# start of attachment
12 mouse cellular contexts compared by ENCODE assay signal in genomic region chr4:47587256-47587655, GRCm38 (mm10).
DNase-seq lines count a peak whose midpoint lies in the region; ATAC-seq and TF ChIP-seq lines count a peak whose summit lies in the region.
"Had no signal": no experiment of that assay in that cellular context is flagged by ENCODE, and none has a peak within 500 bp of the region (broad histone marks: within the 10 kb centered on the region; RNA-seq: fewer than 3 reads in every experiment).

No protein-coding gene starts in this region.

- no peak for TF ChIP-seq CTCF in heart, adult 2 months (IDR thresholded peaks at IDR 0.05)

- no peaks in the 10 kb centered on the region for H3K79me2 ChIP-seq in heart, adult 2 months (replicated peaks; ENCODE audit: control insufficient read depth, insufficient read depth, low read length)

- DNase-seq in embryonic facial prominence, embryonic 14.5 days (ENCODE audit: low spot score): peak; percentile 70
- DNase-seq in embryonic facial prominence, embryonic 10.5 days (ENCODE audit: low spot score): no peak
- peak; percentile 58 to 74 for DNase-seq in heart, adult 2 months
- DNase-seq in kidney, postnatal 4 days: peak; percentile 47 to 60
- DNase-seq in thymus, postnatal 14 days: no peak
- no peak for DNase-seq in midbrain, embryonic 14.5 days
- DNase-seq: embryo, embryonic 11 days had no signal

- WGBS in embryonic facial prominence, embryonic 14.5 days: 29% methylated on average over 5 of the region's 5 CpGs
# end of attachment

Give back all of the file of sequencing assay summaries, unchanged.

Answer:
12 mouse cellular contexts compared by ENCODE assay signal in genomic region chr4:47587256-47587655, GRCm38 (mm10).
DNase-seq lines count a peak whose midpoint lies in the region; ATAC-seq and TF ChIP-seq lines count a peak whose summit lies in the region.
"Had no signal": no experiment of that assay in that cellular context is flagged by ENCODE, and none has a peak within 500 bp of the region (broad histone marks: within the 10 kb centered on the region; RNA-seq: fewer than 3 reads in every experiment).

No protein-coding gene starts in this region.

- no peak for TF ChIP-seq CTCF in heart, adult 2 months (IDR thresholded peaks at IDR 0.05)

- no peaks in the 10 kb centered on the region for H3K79me2 ChIP-seq in heart, adult 2 months (replicated peaks; ENCODE audit: control insufficient read depth, insufficient read depth, low read length)

- DNase-seq in embryonic facial prominence, embryonic 14.5 days (ENCODE audit: low spot score): peak; percentile 70
- DNase-seq in embryonic facial prominence, embryonic 10.5 days (ENCODE audit: low spot score): no peak
- peak; percentile 58 to 74 for DNase-seq in heart, adult 2 months
- DNase-seq in kidney, postnatal 4 days: peak; percentile 47 to 60
- DNase-seq in thymus, postnatal 14 days: no peak
- no peak for DNase-seq in midbrain, embryonic 14.5 days
- DNase-seq: embryo, embryonic 11 days had no signal

- WGBS in embryonic facial prominence, embryonic 14.5 days: 29% methylated on average over 5 of the region's 5 CpGs